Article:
Finally, the requirement that prejudice appear does not mean that relief is available only if the defendant would have been acquitted but for counsel's blunders. Thomas v. Wyrick, 535 F.2d 407, 414 (8th Cir. 1976). The guilty as well as the innocent are entitled to a fair trial, and "[t]he assistance of trial counsel is often a requisite to the very existence of a fair trial." Argersinger v. Hamlin, 407 U.S. 25, 31, 92 S.Ct. 2006, 2009, 32 L.Ed.2d 530 (1972). See also Gideon v. Wainwright, supra, 372 U.S. at 342-45, 83 S.Ct. 792.
Applying these principles we conclude that appellant's petition was properly denied. The errors and omissions laid at counsel's door clearly do not establish that the assistance afforded was constitutionally inadequate.
Appellant claims his counsel should have moved to suppress the fruits of appellant's arrest because the arrest was without a warrant. But the arrest was based on probable cause — appellant's fingerprints had been found in the Stewart home — and it was accomplished in a public place — the probation office of the Hall of Justice. Such an arrest does not require a warrant.
See United States v. Santana, 427 U.S. 38, 42, 96 S.Ct. 2406, 49 L.Ed.2d 300 (1976); United States v. Watson, 423 U.S. 411, 417, 96 S.Ct. 820, 46 L.Ed.2d 598 (1976); Draper v. United States, 358 U.S. 307, 310-11, 79 S.Ct. 329, 3 L.Ed.2d 327 (1959); Carroll v. United States, 267 U.S. 132, 156-57, 45 S.Ct. 280, 69 L.Ed. 543 (1925).
The warrantless search of appellant's home was unobjectionable; appellant admitted in his petition for habeas corpus that he consented to the search.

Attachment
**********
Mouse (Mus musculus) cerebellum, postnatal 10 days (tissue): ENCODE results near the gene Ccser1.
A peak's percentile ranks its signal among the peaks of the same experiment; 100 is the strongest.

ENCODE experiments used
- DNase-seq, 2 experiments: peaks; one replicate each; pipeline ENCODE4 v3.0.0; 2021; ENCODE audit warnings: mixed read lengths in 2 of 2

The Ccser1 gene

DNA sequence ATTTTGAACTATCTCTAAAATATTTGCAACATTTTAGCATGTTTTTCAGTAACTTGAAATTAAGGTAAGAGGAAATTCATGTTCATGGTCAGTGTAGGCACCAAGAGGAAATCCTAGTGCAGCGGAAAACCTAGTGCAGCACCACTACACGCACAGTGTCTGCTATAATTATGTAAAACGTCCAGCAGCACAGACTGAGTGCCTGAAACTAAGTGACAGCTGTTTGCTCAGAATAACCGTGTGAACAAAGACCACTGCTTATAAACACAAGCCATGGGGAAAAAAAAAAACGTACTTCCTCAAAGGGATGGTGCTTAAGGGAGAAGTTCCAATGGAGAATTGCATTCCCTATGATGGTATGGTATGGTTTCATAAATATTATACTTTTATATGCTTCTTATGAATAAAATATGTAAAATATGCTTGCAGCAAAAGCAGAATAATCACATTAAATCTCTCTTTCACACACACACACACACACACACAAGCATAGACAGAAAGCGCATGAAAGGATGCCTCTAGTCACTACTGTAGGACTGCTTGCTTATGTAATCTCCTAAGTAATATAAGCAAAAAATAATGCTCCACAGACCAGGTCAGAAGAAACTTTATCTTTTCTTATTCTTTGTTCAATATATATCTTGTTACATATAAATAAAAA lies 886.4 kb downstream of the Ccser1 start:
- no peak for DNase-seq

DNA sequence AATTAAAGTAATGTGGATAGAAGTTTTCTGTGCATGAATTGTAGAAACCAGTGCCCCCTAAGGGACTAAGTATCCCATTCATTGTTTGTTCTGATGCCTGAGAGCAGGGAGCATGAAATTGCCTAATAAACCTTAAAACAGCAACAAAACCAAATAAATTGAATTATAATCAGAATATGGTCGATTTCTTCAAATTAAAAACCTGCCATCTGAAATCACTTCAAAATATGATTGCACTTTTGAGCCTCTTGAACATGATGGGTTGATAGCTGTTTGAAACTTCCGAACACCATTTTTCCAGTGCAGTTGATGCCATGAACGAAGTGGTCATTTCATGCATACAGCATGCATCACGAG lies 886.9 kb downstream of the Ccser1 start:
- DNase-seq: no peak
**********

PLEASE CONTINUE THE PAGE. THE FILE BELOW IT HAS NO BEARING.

Appellant's counsel cannot be faulted for failing to object to the admission of statements made by appellant to the police after his arrest. The interrogation was proper under pre- Escobedo standards in effect at the time of the trial; it was not incompetent for appellant's counsel to consider those procedures "to be as valid as the [four] dissenters in that case thought them to be." McMann v. Richardson, supra, 397 U.S. at 773, 90 S.Ct. at 1450.
The same can be said of counsel's failure to anticipate the holding three years later of United States v. Wade, 388 U.S. 218, 87 S.Ct. 1926, 18 L.Ed.2d 1149 (1967), and object to admission of testimony regarding identification of appellant in a counsel-less lineup.
Appellant claims that because of his counsel's ineptness, the jury learned that appellant's probation on an earlier conviction had been revoked. Even if counsel was negligent in this respect, the error was not prejudicial. Had counsel stipulated to the conviction as appellant now says she should have, the fact that appellant had been convicted would still have been before the jury. The only additional fact to come before the jury because of counsel's failure to stipulate was that probation on the earlier conviction had been revoked. The added prejudice from this additional information was surely slight. Moreover, it would have been obvious from the facts the jurors already knew that appellant would not have been allowed to remain on probation.